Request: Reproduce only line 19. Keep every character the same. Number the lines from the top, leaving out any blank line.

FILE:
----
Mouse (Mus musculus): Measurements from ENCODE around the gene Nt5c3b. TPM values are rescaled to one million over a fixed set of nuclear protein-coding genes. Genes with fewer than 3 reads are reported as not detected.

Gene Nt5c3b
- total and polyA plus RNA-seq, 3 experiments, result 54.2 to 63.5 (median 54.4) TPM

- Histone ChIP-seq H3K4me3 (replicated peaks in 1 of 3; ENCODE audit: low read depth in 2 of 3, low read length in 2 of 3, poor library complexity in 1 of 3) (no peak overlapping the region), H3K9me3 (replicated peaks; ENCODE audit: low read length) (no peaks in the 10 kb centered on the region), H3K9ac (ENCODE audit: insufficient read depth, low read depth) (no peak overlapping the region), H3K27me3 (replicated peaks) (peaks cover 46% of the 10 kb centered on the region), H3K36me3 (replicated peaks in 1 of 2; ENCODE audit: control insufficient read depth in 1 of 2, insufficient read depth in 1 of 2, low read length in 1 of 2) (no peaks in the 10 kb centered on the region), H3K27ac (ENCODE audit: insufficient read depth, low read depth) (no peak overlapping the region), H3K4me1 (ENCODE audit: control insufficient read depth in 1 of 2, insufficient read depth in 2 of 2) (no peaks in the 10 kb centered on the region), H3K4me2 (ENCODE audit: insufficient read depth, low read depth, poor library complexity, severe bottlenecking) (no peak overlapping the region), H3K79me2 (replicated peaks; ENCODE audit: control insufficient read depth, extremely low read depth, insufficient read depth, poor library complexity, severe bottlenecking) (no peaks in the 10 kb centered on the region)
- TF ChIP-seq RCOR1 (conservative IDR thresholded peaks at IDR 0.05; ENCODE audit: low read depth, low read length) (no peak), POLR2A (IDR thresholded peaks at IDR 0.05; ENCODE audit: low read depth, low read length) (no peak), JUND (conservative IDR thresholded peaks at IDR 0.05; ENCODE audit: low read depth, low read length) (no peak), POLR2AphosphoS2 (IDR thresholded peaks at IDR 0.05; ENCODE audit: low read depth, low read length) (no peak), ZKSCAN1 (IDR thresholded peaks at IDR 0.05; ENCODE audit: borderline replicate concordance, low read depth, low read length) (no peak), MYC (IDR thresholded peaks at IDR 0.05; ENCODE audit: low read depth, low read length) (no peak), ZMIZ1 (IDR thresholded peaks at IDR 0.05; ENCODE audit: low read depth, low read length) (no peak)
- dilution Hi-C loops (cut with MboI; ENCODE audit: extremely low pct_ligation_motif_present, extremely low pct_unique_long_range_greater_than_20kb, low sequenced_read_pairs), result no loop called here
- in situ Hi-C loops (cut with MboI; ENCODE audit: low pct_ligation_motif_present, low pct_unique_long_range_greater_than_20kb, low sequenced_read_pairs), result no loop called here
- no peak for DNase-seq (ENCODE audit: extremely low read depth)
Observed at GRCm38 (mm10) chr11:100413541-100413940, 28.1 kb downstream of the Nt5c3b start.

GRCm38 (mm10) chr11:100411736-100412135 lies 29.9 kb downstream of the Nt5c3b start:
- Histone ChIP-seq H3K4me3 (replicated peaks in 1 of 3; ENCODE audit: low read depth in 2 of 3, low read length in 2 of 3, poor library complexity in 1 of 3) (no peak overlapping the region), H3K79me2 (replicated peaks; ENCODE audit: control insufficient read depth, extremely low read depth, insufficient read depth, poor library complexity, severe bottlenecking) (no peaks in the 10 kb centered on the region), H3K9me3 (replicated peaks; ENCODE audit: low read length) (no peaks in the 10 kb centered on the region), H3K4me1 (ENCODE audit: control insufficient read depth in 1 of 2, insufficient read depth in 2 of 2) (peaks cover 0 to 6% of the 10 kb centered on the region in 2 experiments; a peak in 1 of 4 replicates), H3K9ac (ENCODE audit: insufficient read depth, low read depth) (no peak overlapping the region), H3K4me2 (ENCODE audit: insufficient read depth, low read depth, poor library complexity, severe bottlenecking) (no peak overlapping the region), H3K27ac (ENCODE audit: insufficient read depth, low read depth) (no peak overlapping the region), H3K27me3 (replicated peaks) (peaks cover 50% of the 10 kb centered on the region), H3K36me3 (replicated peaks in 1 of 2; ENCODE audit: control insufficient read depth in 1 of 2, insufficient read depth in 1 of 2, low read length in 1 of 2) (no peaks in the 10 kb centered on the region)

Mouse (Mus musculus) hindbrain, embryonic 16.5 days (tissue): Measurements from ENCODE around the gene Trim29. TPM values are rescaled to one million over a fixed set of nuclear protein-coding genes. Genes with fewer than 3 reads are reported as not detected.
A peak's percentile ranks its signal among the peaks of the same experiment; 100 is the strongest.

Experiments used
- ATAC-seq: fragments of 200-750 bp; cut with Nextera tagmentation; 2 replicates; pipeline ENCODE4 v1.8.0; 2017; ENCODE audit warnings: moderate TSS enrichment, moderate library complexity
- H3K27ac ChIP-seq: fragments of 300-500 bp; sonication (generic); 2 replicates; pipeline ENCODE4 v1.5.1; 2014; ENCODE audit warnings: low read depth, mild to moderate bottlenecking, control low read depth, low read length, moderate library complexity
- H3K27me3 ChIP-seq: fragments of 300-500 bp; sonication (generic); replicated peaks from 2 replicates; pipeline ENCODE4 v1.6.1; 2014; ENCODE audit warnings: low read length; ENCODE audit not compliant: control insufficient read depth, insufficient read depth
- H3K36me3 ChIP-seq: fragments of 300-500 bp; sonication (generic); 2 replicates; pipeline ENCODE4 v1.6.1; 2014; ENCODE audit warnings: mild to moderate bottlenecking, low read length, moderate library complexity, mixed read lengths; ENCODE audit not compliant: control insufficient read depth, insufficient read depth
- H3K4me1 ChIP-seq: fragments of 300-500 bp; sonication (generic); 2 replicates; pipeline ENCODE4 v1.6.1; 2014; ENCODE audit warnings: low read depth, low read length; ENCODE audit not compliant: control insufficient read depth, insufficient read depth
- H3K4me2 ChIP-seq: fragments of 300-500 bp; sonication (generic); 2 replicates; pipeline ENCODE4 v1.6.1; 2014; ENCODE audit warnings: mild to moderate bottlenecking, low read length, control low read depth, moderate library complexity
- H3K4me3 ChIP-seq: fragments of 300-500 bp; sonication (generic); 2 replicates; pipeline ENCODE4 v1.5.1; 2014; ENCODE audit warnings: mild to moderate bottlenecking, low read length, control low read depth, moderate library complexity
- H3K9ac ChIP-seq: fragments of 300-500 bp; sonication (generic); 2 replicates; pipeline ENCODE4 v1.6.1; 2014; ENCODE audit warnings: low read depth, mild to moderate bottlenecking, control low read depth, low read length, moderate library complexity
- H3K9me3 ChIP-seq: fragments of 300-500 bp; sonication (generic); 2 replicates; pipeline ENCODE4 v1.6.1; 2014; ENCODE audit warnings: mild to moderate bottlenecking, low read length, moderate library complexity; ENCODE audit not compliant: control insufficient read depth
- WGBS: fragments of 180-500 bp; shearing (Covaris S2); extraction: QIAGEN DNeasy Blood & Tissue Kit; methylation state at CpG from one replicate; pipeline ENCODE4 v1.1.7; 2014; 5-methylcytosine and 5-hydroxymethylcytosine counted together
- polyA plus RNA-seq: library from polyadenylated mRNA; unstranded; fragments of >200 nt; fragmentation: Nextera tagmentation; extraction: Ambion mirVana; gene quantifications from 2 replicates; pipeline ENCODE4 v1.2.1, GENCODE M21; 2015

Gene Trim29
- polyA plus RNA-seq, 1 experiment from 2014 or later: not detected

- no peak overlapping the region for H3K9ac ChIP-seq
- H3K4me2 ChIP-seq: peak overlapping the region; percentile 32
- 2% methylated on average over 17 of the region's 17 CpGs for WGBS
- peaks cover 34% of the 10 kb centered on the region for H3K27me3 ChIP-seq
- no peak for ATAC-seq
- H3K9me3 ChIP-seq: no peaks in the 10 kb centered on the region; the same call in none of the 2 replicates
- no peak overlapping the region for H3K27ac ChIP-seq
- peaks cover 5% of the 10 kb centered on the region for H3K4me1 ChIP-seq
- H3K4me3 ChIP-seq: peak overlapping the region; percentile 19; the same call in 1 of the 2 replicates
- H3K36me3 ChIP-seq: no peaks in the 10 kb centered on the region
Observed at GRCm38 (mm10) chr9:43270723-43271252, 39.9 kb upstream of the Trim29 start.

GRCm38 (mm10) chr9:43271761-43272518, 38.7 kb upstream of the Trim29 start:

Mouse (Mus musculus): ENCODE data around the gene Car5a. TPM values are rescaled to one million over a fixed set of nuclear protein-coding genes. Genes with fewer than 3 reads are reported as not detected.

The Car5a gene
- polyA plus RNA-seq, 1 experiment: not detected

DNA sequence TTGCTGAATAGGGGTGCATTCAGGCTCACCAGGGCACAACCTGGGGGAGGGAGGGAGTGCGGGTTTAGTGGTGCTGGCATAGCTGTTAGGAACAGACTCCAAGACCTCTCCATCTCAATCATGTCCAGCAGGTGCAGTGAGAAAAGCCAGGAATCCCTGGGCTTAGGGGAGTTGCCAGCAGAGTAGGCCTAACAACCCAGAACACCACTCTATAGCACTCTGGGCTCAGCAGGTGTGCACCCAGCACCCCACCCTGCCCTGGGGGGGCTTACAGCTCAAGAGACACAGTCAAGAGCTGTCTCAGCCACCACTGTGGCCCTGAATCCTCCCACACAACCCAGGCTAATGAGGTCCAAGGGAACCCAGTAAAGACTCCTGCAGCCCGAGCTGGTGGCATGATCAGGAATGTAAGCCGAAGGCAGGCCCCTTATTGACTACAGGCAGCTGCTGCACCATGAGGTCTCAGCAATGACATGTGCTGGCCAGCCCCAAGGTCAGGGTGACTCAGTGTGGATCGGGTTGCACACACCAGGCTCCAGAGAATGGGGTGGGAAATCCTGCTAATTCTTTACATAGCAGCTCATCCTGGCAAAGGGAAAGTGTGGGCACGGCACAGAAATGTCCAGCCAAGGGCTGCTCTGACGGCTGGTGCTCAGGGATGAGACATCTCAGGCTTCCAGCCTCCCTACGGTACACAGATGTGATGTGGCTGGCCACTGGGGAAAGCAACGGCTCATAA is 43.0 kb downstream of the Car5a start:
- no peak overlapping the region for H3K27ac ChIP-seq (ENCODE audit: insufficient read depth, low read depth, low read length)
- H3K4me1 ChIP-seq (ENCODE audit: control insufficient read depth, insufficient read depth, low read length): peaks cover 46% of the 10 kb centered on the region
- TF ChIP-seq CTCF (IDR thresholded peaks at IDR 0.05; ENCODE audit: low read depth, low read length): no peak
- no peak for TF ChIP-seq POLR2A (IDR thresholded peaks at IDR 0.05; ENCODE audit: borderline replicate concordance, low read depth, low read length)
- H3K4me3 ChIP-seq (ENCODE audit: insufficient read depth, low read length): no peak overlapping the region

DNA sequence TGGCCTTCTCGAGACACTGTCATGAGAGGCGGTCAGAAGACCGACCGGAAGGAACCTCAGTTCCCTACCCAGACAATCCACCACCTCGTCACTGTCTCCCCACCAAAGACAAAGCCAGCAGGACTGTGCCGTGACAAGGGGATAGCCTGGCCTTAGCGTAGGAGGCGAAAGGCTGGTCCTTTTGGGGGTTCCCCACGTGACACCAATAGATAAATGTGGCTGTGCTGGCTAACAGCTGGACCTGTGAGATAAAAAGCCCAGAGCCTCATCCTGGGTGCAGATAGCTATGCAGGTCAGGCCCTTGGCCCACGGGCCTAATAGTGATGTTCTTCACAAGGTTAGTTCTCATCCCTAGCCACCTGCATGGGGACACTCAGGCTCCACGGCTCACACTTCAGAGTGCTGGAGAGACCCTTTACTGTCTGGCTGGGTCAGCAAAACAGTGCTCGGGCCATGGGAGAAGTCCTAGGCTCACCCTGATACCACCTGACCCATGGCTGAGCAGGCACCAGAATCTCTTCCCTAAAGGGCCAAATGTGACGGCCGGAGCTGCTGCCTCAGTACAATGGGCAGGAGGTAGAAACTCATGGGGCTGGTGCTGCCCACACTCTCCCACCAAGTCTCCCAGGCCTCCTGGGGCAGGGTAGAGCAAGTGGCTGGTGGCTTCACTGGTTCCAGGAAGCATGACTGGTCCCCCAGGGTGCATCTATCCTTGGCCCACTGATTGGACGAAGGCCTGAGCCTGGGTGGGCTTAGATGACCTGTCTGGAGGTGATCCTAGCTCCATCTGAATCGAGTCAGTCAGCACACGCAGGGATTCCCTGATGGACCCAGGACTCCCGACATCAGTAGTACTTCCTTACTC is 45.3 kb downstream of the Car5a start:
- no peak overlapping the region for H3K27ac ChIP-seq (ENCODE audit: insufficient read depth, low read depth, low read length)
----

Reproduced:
- H3K4me1 ChIP-seq: fragments of 300-500 bp; sonication (generic); 2 replicates; pipeline ENCODE4 v1.6.1; 2014; ENCODE audit warnings: low read depth, low read length; ENCODE audit not compliant: control insufficient read depth, insufficient read depth